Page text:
Have you ever been in a situation where you have not gotten enough sleep for some period of time? At some point you are able to sleep normally again which does wonders for your recovery. In times of extreme exhaustion we might want to sleep more than a normal amount. We believe we can make up for our earlier deficit of sleep. As my wife is fond of saying, “you can’t catch up”.
In fact, sleeping too much in an attempt to “catch up” can exacerbate the situation. There are a number of studies that show too much sleep can lead to increased anxiety, mood swings, and continuing to feel sleepy throughout the day. What seems intuitive is not.
Similarly, the same “catch up” behavior often occurs in software development. I’ve heard more than once in my career something like this – “we have some extra bandwidth with our business analysts so we’re going to “catch up” on requirements. We can get enough done so that we will be 6 – 8 months ahead of development”.
I hope most of you agree that this is wrong thinking. Do you agree that this is not an optimum approach? Why do we fool ourselves in behaving this way?
What’s The Big Deal
Software development has inventory just like any other organization that produces something from raw materials. It is very difficult to see that inventory. Just ask your company how much inventory do they have and I’m sure you will get a questioning look or a statement that there is no inventory in software development. Any work we do that produces output (e.g. requirements documents) results in inventory. Requirements are just one example. What other examples can you think of?
Why is this inventory bad?
Uh Oh, It Is No Longer Fresh
This analogy may break down but why do grocery stores not stock their shelves will months of inventory, say bread or vegetables? Those products must remain fresh to provide value to the customer. If they are no longer fresh then they must be thrown out and that is waste.
Continuing with the requirements example, they too must remain fresh. Do you believe that requirements created 6 months before they are acted upon have not changed and are still “fresh”. Not likely and in fact, some of those requirements may no longer be relevant. You’ll either have to rework them or throw them out and that is waste.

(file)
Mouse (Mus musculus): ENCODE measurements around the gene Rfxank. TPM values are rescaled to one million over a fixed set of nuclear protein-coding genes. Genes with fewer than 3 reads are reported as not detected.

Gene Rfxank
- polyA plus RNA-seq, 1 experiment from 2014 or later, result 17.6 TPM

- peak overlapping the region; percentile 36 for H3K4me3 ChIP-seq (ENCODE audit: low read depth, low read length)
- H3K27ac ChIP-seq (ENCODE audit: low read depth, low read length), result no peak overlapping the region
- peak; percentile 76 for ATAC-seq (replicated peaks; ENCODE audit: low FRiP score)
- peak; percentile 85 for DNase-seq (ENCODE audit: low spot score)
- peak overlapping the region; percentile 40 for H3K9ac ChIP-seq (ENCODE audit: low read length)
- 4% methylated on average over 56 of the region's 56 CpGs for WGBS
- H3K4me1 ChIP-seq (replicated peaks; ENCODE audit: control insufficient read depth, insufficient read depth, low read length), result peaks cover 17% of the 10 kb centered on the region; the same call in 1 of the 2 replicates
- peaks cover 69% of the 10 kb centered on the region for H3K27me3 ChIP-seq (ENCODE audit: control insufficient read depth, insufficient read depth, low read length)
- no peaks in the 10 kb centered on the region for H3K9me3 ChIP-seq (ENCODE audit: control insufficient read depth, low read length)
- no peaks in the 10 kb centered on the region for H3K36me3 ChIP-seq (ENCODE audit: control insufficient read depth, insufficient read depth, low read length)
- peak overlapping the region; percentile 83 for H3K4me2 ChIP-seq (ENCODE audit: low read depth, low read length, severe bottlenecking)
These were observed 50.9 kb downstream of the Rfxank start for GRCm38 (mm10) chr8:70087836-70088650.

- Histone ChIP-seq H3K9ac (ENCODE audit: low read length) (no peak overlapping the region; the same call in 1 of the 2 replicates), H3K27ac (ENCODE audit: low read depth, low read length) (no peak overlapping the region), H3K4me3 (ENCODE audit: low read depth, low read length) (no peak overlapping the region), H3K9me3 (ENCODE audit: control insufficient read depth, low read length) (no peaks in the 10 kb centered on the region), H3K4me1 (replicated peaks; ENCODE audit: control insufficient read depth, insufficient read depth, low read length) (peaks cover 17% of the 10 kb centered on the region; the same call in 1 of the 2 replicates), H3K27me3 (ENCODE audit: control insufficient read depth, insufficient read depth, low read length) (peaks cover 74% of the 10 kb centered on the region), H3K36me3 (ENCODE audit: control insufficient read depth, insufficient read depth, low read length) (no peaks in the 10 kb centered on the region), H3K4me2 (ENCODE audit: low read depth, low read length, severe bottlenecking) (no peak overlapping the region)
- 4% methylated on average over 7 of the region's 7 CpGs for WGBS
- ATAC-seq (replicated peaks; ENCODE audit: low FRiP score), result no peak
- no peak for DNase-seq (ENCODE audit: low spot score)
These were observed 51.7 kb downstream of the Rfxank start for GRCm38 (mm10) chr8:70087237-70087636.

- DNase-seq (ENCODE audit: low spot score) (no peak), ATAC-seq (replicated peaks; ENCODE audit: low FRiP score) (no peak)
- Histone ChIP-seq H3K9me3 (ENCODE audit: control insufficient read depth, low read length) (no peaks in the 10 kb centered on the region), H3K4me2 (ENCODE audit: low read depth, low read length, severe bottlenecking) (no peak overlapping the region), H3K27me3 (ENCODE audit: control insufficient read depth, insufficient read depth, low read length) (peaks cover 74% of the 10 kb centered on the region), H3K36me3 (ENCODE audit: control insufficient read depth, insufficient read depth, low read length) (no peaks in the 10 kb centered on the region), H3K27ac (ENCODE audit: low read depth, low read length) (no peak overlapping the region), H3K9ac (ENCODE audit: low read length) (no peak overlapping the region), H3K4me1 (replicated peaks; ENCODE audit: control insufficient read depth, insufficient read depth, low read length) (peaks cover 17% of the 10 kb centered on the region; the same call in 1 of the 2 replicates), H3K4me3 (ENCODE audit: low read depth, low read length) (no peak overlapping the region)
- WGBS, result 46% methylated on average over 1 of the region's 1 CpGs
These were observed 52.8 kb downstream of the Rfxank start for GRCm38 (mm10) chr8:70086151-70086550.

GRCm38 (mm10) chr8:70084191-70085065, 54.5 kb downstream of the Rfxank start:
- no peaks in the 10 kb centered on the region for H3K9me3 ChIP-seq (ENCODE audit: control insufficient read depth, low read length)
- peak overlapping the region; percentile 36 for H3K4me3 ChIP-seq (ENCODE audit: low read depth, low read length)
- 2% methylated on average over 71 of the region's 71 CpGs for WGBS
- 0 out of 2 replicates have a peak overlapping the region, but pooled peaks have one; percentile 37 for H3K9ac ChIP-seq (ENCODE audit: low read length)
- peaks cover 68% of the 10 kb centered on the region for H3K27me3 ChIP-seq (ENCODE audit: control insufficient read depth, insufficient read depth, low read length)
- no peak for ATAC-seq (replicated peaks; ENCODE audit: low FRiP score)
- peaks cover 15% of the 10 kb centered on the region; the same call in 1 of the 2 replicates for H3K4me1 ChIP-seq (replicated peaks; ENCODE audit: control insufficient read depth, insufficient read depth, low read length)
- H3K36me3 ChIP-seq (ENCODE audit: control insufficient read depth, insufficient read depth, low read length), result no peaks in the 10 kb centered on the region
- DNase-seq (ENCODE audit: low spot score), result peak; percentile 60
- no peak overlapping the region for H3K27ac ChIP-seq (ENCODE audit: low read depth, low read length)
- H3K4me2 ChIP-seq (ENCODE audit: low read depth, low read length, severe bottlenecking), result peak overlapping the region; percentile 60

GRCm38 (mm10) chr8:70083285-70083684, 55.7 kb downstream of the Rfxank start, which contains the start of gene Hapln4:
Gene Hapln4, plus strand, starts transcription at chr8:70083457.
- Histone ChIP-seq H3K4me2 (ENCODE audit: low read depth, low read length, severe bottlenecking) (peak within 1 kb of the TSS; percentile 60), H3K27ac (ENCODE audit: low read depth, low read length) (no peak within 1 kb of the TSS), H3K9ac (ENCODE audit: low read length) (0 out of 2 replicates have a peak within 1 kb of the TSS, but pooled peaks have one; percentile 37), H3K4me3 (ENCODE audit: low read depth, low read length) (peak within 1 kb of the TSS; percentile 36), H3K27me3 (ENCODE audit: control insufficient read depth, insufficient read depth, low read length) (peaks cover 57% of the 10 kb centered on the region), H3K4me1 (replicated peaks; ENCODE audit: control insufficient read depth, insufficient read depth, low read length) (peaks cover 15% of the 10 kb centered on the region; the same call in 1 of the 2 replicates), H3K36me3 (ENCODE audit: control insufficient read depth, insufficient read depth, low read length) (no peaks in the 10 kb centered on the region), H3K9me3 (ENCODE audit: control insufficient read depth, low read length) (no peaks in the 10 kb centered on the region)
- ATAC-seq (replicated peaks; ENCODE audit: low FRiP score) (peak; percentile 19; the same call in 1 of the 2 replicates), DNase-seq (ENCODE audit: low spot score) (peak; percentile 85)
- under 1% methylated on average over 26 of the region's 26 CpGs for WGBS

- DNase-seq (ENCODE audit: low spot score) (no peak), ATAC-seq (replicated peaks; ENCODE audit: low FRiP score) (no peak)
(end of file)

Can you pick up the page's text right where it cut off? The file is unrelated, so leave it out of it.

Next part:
Focus On The Constraints
Software development creates a variety of output needed to build functionality delivered to the customer. The process of software development creates inventory which has a real cost. We operate under a model that seeks to keep all resources at maximum capacity. We believe creating something is the higher order goal and we don’t recognized the potential waste.
The Theory of Constraints would show us that our focus should be on eliminating bottlenecks in our development system. This is a very different view from what I’ve described and it implies situations may exist where we do not maximize output in all stages. This is NOT how most companies operate and that focus on maximizing resources unwittingly causes dramatic increases in unseen costs.
Be careful about “catching up”, it can be a very expensive proposition and not one that provides value to your customer in the most efficient manner.
I’m absolutely captivated by this area of study and have more to say. If you would like to learn more then I would recommend the following texts:
- The Goal: A Process of Ongoing Improvement
- The Future of Management
- Agile Management for Software Engineering